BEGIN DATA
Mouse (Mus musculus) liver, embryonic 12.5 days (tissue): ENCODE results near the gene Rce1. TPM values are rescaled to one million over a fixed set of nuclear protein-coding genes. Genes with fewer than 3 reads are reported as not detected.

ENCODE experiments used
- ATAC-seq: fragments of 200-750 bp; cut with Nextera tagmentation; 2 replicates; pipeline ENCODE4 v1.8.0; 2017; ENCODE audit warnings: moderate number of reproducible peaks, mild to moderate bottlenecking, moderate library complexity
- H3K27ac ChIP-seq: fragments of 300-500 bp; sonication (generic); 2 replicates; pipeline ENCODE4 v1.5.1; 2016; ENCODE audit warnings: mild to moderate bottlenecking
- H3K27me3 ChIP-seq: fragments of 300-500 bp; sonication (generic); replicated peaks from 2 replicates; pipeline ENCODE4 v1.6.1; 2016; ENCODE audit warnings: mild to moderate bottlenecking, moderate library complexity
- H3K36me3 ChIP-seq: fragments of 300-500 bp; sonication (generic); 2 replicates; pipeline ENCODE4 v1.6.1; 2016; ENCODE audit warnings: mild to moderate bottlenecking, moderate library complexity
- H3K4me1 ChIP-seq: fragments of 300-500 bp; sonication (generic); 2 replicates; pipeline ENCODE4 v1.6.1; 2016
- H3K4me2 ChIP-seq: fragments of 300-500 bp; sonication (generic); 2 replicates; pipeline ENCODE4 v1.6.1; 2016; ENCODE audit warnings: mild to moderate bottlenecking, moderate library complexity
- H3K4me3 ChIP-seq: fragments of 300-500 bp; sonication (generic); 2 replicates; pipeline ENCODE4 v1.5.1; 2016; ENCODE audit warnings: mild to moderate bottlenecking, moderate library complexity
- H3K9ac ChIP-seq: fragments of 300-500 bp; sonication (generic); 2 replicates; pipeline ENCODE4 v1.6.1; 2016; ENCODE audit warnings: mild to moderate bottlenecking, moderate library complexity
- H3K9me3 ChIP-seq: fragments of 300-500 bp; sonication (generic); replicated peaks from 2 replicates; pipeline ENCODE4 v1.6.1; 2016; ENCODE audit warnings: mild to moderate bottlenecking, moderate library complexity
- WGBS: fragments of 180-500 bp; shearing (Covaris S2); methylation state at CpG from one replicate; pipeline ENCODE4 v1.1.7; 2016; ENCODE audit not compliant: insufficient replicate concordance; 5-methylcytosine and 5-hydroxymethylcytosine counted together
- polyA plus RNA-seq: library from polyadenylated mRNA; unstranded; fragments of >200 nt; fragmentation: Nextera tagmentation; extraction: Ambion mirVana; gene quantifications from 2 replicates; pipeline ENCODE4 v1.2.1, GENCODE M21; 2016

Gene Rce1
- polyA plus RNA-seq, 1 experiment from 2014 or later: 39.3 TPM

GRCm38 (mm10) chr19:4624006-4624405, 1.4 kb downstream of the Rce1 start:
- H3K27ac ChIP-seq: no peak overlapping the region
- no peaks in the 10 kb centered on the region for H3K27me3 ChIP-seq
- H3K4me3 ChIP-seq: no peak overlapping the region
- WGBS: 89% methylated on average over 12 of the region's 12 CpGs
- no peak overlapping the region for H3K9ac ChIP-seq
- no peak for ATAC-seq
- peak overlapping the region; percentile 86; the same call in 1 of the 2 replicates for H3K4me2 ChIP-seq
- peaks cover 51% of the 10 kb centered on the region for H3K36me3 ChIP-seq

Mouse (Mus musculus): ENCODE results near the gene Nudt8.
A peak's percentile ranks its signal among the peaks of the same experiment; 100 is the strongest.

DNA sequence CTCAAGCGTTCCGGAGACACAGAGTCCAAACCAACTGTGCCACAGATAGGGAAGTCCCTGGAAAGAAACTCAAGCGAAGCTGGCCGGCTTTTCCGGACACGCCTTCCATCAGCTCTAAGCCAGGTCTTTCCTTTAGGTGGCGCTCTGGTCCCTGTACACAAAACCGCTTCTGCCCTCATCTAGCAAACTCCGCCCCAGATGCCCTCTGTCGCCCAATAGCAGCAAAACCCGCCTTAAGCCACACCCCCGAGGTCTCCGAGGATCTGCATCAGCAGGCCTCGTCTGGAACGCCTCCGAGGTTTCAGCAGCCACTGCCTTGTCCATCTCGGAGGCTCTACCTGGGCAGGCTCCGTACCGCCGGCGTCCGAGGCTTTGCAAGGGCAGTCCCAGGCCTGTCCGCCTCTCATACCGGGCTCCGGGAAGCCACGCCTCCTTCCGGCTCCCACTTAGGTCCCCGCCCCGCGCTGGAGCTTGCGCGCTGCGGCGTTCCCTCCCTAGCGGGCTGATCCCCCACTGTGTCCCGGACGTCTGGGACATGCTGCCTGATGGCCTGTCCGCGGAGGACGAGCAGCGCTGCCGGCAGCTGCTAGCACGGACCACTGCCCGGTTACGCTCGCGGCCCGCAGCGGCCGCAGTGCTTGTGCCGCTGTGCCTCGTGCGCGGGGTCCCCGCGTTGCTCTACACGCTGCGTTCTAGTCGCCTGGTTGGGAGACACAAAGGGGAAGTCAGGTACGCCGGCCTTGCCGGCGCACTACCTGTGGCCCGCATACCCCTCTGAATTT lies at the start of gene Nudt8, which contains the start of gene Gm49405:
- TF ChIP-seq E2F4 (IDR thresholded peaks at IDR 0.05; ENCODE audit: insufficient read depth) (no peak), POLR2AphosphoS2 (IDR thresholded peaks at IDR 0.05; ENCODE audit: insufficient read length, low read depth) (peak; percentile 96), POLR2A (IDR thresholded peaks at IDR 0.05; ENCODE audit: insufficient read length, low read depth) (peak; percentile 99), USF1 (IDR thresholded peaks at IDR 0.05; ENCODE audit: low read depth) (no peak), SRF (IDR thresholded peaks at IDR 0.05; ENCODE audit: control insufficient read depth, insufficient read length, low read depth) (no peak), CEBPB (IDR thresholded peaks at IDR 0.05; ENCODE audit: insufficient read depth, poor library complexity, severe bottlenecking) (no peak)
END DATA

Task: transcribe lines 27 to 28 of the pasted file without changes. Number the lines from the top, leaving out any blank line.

DNA sequence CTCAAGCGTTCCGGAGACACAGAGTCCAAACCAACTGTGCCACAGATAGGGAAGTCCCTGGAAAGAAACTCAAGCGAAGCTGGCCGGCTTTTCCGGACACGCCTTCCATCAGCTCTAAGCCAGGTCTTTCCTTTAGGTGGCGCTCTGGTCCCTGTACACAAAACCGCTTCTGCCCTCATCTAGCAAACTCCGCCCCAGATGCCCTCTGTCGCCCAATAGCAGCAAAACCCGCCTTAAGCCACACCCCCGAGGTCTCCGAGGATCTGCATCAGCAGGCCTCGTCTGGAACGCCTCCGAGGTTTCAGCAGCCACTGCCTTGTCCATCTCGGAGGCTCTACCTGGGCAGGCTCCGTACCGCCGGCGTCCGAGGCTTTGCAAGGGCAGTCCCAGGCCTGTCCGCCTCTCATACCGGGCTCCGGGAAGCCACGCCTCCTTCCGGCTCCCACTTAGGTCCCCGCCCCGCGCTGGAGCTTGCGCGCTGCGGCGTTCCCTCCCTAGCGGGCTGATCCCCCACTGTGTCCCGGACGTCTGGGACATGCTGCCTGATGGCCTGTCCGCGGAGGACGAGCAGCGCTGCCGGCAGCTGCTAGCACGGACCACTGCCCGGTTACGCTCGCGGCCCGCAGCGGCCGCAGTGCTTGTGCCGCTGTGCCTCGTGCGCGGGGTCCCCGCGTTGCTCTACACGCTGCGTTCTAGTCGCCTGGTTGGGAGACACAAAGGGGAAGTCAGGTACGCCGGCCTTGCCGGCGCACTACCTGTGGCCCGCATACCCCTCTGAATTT lies at the start of gene Nudt8, which contains the start of gene Gm49405:
- TF ChIP-seq E2F4 (IDR thresholded peaks at IDR 0.05; ENCODE audit: insufficient read depth) (no peak), POLR2AphosphoS2 (IDR thresholded peaks at IDR 0.05; ENCODE audit: insufficient read length, low read depth) (peak; percentile 96), POLR2A (IDR thresholded peaks at IDR 0.05; ENCODE audit: insufficient read length, low read depth) (peak; percentile 99), USF1 (IDR thresholded peaks at IDR 0.05; ENCODE audit: low read depth) (no peak), SRF (IDR thresholded peaks at IDR 0.05; ENCODE audit: control insufficient read depth, insufficient read length, low read depth) (no peak), CEBPB (IDR thresholded peaks at IDR 0.05; ENCODE audit: insufficient read depth, poor library complexity, severe bottlenecking) (no peak)